That said, there’s nothing wrong with inexpensive plastic-boned corsets, if all you’re looking to do is prance around in the bedroom for 10 minutes before throwing them off. Just don’t wear them out to the three-hour concert (ow ow ow!).
Have you ever noticed that the fashion industry thinks that all women are 5’7’’ and a B cup, no matter what the size?
That’s annoying enough when you’re shopping for a shirt, but when you’re shopping for a corset, it can actually really hurt you.
Remember this critical lesson: shape is more important than size!
Let’s say we go forth into the street and grab ten women who wear the same “size” (to most corset makers, this means the waist size). You could have women of every height from 4’9’’ to 6’2’’. You could have B cups or HHH cups. You could have long-waisted and short-waisted women, women with narrow hips or bountiful hips, swaybacks or ramrod-straight backs, wide rib cages or narrow.
Now imagine all these women being put into the same “size” corset.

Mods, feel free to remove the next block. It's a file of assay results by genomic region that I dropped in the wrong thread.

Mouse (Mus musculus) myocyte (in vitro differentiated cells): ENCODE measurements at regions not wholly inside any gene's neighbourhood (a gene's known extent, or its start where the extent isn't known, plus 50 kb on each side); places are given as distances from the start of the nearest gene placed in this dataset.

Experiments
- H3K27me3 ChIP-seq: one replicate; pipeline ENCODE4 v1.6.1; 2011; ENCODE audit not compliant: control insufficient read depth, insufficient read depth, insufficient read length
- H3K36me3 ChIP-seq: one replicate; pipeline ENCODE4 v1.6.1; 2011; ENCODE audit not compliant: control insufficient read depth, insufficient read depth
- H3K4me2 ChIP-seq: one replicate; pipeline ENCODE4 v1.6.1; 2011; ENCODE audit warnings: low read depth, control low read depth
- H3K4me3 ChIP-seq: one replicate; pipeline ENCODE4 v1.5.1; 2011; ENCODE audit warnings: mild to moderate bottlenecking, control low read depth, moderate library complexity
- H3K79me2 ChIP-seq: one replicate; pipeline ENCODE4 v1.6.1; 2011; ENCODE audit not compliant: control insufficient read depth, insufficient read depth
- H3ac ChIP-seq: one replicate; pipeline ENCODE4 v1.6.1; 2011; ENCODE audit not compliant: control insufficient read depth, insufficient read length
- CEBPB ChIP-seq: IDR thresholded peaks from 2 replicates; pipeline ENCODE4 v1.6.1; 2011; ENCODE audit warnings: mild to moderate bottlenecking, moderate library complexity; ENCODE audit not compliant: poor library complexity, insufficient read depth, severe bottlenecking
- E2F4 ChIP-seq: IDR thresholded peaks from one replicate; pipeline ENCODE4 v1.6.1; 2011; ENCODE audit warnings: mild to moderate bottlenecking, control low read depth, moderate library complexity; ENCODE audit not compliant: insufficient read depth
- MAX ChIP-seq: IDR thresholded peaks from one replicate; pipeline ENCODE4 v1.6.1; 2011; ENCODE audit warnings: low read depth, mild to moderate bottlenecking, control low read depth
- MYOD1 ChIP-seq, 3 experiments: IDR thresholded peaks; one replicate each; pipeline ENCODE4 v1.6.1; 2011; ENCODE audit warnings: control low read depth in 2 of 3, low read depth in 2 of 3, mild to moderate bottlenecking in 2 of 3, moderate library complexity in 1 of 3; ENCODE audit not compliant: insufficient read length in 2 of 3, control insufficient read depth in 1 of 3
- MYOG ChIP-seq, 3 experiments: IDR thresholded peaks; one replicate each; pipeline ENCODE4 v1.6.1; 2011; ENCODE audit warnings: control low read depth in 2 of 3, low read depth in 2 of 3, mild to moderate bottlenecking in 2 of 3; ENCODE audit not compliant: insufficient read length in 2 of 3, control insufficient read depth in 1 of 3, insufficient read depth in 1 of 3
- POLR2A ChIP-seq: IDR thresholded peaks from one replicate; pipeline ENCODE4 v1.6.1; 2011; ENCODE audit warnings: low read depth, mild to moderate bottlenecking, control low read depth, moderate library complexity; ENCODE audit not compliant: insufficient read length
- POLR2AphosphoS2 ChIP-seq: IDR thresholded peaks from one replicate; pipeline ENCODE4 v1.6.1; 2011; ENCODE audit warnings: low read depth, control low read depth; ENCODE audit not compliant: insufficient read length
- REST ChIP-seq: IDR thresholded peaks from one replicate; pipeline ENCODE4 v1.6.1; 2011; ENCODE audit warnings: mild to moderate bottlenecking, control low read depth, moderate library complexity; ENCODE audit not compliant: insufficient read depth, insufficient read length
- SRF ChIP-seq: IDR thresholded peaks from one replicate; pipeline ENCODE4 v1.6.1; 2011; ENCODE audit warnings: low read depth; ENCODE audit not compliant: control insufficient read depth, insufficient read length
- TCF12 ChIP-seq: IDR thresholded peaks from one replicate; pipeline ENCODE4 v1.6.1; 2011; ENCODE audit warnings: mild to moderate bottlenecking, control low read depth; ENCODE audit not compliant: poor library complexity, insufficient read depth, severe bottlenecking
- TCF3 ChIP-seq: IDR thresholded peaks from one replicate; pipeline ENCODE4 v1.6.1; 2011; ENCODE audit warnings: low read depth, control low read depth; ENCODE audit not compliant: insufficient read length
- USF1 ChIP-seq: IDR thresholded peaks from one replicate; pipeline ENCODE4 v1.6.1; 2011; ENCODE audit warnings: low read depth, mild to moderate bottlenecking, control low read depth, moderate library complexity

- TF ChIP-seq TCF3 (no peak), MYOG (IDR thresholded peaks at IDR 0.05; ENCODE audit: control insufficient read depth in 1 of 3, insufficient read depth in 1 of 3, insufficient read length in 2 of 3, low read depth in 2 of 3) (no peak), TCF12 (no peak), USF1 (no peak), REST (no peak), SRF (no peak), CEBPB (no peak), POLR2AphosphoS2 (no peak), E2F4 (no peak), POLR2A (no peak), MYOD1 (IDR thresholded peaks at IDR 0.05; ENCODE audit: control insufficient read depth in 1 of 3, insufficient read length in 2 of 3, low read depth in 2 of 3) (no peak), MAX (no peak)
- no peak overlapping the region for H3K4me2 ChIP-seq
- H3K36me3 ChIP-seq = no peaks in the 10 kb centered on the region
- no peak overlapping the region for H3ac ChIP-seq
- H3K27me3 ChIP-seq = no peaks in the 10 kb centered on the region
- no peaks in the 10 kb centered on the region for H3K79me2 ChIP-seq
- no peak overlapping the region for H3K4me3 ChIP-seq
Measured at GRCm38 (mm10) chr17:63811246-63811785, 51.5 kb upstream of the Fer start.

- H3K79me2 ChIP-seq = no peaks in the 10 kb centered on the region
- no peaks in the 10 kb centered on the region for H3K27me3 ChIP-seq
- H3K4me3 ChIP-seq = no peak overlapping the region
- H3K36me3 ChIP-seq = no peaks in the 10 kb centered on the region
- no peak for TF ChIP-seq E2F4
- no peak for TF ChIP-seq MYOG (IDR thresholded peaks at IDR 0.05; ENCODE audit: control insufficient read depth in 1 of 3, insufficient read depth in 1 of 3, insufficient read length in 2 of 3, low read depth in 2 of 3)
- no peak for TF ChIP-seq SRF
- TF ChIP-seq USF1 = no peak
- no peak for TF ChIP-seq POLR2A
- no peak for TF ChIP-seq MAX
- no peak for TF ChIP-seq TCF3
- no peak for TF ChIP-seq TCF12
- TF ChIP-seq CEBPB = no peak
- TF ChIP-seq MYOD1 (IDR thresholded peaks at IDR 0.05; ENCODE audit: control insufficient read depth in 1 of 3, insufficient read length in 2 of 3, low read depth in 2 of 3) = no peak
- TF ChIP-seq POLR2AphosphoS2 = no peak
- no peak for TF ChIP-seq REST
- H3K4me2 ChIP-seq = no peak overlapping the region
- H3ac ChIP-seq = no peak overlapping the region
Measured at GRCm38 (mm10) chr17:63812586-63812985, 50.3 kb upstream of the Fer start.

This is why ordering a corset online is a bit like playing darts blindfolded.
Let’s take an example. You’re a woman of “average” height, maybe 5’5’’, and an “average” bra size (let’s say 40C), so you order an average corset.
But say you have a super-short waist for your height, so your rib cage ends a lot higher than the numbers would indicate. An “average” corset would be too long in the torso and dig horribly into your hip bones.
You wear a 40C bra, but that’s really misleading, because you happen to have a very broad back, which means you need a larger band size, which brings down your cup size on paper (adjusted for your band size, your actual cup size is probably DD). So an “average” corset would mean you would spill up, over, and sideways. But wait, you can’t get a “Tall” corset, because then it would just stick into your armpits!
You notice that after half an hour or so into wearing your new corset, your lower back aches. That’s because you have a spine that curves out into a swayback, and your corset doesn’t. Take it off now, or you could throw out your back.
Now your corset is chafing you under the arms. Blisters are becoming an option. Why? You happen to have a very narrow upper rib cage, so the corset’s too wide for you there.
There’s only one way to avoid this sort of thing. First, get to know your corset makers, if you possibly can. Ask them how many SHAPES PER STYLE they make.
Careful – this is not the same thing as “How many sizes” or “how many styles.” You want to know that they have separate patterns to accommodate different heights, proportions, rib cage shapes, hip flares, spinal curves, bust height (important if you don’t want nipples making an unscheduled appearance), cup sizes, and any special issues or special features you might have.